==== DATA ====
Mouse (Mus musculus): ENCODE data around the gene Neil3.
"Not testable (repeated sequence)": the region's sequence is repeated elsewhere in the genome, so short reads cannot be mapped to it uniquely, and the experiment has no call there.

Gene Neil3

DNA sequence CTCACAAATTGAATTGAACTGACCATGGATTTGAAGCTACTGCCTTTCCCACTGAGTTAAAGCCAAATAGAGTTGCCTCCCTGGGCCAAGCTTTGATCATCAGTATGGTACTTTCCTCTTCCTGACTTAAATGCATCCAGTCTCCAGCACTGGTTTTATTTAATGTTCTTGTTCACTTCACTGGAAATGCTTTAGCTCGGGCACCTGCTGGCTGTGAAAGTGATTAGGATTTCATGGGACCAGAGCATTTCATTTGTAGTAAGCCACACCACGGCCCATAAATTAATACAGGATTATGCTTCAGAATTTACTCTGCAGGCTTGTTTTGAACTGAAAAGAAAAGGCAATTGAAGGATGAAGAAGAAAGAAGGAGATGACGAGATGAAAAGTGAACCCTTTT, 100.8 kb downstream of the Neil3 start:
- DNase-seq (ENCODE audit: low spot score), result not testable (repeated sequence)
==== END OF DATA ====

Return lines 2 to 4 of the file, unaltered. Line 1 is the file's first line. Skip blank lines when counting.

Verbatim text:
"Not testable (repeated sequence)": the region's sequence is repeated elsewhere in the genome, so short reads cannot be mapped to it uniquely, and the experiment has no call there.

Gene Neil3

DNA sequence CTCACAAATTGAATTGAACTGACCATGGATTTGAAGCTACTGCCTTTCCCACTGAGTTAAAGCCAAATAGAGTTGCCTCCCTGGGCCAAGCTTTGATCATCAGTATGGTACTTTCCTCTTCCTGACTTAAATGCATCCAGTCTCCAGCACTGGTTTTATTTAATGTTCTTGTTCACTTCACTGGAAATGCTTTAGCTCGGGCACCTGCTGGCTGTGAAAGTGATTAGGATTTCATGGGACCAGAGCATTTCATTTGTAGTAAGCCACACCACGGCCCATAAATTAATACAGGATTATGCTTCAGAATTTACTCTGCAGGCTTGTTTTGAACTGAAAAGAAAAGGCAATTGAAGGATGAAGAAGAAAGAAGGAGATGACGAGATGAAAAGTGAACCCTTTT, 100.8 kb downstream of the Neil3 start: